Saturday, October 04, 2008

Whose Body Is It?

Inquiring genealogists want to know . . .

Terry Thornton pointed to an article in the Monroe County Journal (a merger of the Amory Advertiser and Aberdeen Examiner, both of which were owned by the Northeast Mississippi Daily Journal). Why didn't they give the section/township/range? Have they checked to see if the casket company's business records from that time period are available? (Nothing via NUCMC, but I'd sure love to know if anyone knows if there are any records of the company in Cincinnati which sold Fisk's coffins which still exist.)

Monday, September 29, 2008


I've been getting kidnapped quite a bit lately on Facebook. I've always been a fan of Trivial Pursuit, and one of my favorite categories was the blue one (geography). To escape your kidnapper, you must answer a trivia question based on the geographic location in which your kidnapper is hiding out. This is one Facebook application that I really enjoy. I'm in my fourth hideout city at the moment, but I'm sure I'm about to be kidnapped back to Rio de Janeiro at any minute!

Saturday, September 27, 2008

Today's Research

Today I used Google books and found a couple of resources that were extremely useful to me on my Rathbun/Rathbone ancestors who lived on Block Island (which appears to be threatened by Hurricane Kyle at the present moment). I found a published listing of those buried on the island. I also found a transcription of a Bible record for the family. The Bible originally belonged to my 6th great grand uncle. It was passed down through several generations before being published in the Register. I did notice something I didn't expect. A search by surname on the Register at the New England Ancestors web site did not produce a hit on this Bible. I was fortunate to locate the entry in the April 1913 issue through Google books. I think the moral of the story is that indexes are not always complete. If you have an opportunity to check another index or do a full text search, do so. You might come up with a "hit" that you would have otherwise missed.

Good News for Vols Fans

Florida lost!

Monday, September 22, 2008

Internet Privacy

Or - Why I didn't participate in the "Getting to Know Me, Getting to Know All About Me" challenge.

I gave an assignment to my classes which they submitted late last week in which they were to "Google" themselves and find out what they could find out about themselves. They were also to check their MySpace and/or Facebook profiles to see what a person just browsing the Web could find out about them. I also gave them links to government databases of various states so that they could check the information available for viewing there.

Many of my students found very little about themselves; others found a great deal of information about themselves or about their families, some of which was disturbing to them.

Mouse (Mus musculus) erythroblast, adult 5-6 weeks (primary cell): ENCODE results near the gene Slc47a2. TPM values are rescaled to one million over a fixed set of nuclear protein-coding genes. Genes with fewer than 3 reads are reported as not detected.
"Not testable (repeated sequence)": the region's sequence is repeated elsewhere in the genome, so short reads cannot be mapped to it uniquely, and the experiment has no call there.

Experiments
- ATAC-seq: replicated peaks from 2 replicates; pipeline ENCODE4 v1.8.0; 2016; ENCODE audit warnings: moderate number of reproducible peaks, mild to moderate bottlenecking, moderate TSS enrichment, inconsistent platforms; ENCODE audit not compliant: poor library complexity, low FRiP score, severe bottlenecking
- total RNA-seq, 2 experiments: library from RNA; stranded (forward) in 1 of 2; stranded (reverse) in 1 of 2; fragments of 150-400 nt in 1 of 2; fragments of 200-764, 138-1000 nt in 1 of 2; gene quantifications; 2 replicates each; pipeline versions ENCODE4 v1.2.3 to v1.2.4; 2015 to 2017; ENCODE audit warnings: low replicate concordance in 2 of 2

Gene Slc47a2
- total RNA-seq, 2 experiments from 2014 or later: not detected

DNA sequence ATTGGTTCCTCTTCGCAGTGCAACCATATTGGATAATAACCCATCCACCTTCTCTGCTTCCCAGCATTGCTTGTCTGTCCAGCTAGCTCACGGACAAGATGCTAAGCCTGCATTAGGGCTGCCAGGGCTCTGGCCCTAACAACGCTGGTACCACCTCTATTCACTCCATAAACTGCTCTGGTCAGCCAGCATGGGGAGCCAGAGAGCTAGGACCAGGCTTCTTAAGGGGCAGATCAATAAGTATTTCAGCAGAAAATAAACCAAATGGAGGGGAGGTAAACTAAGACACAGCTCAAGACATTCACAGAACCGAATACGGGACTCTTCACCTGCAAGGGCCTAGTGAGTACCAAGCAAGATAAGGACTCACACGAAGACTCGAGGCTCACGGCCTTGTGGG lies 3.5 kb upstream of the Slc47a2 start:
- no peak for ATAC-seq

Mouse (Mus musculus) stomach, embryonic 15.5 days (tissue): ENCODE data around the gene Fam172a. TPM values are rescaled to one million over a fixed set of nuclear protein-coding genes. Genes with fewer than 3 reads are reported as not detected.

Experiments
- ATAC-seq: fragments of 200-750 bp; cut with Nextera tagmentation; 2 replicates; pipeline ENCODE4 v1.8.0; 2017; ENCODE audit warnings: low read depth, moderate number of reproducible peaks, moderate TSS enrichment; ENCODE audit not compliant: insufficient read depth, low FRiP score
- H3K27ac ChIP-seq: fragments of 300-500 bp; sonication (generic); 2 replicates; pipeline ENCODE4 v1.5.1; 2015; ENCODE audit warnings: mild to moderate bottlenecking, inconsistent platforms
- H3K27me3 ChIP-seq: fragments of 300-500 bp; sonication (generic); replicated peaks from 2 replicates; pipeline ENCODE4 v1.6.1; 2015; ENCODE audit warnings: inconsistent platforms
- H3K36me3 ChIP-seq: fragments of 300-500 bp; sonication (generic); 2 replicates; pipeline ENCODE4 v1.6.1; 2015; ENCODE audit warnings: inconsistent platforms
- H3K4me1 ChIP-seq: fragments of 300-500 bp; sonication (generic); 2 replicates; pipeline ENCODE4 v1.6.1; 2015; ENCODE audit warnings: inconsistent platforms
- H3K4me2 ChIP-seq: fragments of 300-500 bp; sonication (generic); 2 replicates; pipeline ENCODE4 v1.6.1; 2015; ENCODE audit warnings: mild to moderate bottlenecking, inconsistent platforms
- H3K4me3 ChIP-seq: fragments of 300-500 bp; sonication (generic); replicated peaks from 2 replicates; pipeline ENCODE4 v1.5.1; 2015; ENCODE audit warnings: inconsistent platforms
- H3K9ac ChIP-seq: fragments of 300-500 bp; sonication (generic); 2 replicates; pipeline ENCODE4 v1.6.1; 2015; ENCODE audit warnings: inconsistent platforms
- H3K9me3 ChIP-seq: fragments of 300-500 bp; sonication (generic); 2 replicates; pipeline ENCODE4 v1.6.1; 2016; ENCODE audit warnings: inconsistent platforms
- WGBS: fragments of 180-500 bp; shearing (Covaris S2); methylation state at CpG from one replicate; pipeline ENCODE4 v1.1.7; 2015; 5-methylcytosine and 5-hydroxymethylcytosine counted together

Any time that I reveal personal information about myself, I am very careful to weigh that and its potential consequences. I'm simply not comfortable putting too much into one post about myself. When I choose to reveal something, I make sure it is something that I'm comfortable revealing and that there is a point to revealing it.

I do not like to blog about living persons. Most of the time such persons remain unidentified by given name in my posts if I find it useful to include a slight mention. Many of you may have noticed that when the carnivals are on topics where I would have to reveal personal information about a living individual that I have not participated in that carnival.

I simply read about too many security breaches involving too much personal information. Take for example a post that has been in the news this last week. Gov. Sarah Palin's email was hacked because of information in a news story about her. Apparently her password was too easy to guess and a hacker cracked into her email account. Those of us here in East Tennessee are far too well acquainted with the story as a student at a nearby university appears to be the chief suspect in the breach.

I do reveal information about myself in the blog, but that information is revealed over a long period of time. I am not criticizing those of you who have chosen to reveal personal information, but I also do not criticize persons who choose to blog anonymously or under a pseudonym. For a long time, I simply signed my articles with "Lori." I ended up signing articles with both first and last name because it became common knowledge because other bloggers revealed my identity. We, as bloggers, need to be sensitive to the privacy of our fellow bloggers as well.

When is the last time you checked to see what personally identifiable information about you was available out on the Internet? Is there enough there that someone could assume your identity if they so chose? If so, you better be studying up on what to do if your identity is stolen! [Class dismissed.]

Saturday, September 20, 2008

Review: St. Patrick's Day Shillelagh

Nolan, Janet. The St. Patrick's Day Shillelagh. Illustrated by Ben F. Stahl. Morton Grove, Ill.: Albert Whitman & Company, 2004.

The Irish potato famine forces Fergus' family to immigrate to the United States. Before leaving the old country, Fergus carves a shillelagh which becomes the family's reminder of their family's history through several generations. This is a great book to remind families that their story needs to be heard.

I don't know if this qualifies or not, but I'm submitting it to the Back to School Edition of the Carnival of Irish Heritage and Culture hosted by Small-Leaved Shamrock (details here). Since I have no known Irish ancestry, I don't spend a lot of time in primary sources that deal with the Irish. This children's book, however, was delightful.

Friday, September 19, 2008

Which Musical Instrument Should I Play? - I Already Do